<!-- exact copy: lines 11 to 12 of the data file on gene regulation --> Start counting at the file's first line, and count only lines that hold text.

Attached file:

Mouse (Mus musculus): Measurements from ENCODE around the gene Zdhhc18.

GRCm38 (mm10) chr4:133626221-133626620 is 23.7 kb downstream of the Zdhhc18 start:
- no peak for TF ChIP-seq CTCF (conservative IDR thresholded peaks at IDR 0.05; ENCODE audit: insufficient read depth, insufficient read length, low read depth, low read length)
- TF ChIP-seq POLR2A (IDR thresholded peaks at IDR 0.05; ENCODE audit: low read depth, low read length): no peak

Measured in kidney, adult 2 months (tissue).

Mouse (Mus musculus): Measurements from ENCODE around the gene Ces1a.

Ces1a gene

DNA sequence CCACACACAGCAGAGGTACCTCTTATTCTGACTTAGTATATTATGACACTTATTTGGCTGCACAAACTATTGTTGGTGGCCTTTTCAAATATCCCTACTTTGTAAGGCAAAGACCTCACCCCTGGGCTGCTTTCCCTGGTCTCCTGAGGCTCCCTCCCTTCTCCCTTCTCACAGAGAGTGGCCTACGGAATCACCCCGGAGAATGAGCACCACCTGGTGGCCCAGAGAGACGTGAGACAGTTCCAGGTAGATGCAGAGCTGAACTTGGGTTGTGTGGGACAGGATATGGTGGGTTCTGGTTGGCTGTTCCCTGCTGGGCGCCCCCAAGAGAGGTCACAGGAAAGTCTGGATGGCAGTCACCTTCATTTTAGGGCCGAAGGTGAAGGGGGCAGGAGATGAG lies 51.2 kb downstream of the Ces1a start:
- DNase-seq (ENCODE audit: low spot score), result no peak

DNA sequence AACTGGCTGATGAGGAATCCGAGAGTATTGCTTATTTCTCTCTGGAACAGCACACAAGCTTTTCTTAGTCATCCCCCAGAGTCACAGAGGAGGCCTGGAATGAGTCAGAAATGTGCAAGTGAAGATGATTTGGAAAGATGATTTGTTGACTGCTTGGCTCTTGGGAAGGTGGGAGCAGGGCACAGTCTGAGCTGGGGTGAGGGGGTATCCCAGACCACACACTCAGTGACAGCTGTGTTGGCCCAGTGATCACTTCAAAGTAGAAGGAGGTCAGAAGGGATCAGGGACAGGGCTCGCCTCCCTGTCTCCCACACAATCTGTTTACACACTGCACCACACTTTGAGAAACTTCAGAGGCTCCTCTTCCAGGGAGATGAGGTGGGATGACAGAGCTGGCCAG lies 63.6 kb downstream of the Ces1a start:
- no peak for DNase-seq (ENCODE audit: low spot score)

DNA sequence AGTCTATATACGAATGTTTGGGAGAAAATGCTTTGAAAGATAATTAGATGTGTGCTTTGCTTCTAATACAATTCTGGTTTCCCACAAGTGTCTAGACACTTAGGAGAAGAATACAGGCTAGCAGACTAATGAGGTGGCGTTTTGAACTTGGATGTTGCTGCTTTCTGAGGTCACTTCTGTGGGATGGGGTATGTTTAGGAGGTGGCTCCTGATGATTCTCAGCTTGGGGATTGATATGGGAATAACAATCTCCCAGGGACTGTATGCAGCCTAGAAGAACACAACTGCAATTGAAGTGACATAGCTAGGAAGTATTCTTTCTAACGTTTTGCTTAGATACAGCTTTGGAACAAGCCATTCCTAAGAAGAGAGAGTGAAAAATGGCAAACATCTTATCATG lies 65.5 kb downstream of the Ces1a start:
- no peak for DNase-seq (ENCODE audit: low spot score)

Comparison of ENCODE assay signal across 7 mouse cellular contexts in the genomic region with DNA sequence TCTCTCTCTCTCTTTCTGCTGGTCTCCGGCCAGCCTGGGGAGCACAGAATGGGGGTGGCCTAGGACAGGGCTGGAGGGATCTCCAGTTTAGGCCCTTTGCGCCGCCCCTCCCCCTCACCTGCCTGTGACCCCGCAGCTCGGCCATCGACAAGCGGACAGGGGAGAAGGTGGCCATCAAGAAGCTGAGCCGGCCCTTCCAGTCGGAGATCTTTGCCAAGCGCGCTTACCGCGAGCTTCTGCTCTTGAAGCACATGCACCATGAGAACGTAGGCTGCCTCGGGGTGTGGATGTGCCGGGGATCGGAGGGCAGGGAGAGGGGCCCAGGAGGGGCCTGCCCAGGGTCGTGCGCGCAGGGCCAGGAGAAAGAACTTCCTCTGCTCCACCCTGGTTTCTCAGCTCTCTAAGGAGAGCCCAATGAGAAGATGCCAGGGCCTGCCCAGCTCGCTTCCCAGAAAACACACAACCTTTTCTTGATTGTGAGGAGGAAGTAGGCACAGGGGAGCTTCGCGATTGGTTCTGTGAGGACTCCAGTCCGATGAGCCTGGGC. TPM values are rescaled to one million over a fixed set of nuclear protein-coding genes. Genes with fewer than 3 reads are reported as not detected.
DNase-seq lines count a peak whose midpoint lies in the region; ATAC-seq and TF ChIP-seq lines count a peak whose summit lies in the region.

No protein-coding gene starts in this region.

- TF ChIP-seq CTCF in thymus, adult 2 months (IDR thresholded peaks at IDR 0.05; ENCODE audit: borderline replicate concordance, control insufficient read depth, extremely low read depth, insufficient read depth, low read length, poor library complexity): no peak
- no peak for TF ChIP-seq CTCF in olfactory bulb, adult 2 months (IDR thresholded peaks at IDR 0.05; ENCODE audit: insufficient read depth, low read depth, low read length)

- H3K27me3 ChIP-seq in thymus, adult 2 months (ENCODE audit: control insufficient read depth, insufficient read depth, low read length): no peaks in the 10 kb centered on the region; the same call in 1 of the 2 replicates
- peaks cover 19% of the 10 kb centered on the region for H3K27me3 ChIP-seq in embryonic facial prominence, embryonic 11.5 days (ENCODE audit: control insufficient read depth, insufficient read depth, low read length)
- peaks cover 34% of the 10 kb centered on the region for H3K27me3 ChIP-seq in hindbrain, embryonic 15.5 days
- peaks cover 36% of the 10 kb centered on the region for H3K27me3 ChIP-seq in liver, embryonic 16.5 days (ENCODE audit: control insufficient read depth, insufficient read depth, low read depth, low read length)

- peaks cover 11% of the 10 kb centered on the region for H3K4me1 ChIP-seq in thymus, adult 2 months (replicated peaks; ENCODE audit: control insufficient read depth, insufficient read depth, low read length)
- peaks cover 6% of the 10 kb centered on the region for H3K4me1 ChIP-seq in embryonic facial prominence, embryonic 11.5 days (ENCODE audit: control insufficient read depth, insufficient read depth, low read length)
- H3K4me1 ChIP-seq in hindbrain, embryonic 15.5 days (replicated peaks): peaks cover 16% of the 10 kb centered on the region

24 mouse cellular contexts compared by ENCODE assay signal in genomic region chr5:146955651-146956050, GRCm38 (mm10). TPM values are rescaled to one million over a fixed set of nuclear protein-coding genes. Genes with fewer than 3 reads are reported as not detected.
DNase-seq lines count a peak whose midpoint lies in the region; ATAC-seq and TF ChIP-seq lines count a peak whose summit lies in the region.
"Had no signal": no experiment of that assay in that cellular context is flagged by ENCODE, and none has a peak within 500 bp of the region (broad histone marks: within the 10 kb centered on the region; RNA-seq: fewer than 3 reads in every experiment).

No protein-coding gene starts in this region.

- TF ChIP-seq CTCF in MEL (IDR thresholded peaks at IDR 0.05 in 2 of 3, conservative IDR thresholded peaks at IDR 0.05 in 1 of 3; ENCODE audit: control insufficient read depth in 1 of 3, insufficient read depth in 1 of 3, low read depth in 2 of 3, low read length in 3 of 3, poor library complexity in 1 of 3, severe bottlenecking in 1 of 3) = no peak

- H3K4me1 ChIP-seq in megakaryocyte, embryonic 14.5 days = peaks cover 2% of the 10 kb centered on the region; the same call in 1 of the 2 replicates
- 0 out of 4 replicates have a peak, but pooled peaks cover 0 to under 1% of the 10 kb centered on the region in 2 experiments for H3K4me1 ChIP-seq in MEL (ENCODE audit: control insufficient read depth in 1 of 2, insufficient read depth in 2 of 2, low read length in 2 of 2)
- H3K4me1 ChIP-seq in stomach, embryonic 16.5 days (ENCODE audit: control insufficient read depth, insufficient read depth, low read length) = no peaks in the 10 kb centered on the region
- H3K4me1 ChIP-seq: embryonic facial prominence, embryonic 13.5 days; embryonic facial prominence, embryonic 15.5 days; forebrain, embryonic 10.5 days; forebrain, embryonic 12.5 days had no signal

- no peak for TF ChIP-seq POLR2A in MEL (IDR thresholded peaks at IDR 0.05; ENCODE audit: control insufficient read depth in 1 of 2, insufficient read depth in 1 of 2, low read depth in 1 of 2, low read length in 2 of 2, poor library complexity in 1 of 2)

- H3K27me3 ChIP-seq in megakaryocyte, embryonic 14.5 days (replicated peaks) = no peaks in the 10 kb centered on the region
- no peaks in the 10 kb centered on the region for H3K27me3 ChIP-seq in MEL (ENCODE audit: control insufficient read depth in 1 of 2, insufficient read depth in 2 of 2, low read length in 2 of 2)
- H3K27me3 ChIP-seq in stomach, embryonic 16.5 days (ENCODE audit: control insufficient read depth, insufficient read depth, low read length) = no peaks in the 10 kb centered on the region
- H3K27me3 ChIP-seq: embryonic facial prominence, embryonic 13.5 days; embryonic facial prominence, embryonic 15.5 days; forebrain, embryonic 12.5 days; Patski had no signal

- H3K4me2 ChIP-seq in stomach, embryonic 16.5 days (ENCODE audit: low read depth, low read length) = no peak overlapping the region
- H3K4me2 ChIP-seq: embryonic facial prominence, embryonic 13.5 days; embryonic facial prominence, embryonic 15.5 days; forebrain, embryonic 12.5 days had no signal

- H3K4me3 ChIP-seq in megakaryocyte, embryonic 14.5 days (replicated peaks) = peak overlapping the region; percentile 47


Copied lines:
- no peak for DNase-seq (ENCODE audit: low spot score)

DNA sequence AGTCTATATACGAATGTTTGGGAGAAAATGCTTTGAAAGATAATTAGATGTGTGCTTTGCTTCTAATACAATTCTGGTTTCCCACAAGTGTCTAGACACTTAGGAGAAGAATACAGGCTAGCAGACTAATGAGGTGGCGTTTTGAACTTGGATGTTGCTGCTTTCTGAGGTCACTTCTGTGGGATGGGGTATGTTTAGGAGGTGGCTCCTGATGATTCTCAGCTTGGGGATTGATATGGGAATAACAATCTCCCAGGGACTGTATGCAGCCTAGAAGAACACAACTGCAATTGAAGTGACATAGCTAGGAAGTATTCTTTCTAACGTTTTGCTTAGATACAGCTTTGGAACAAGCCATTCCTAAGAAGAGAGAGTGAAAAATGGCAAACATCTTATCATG lies 65.5 kb downstream of the Ces1a start: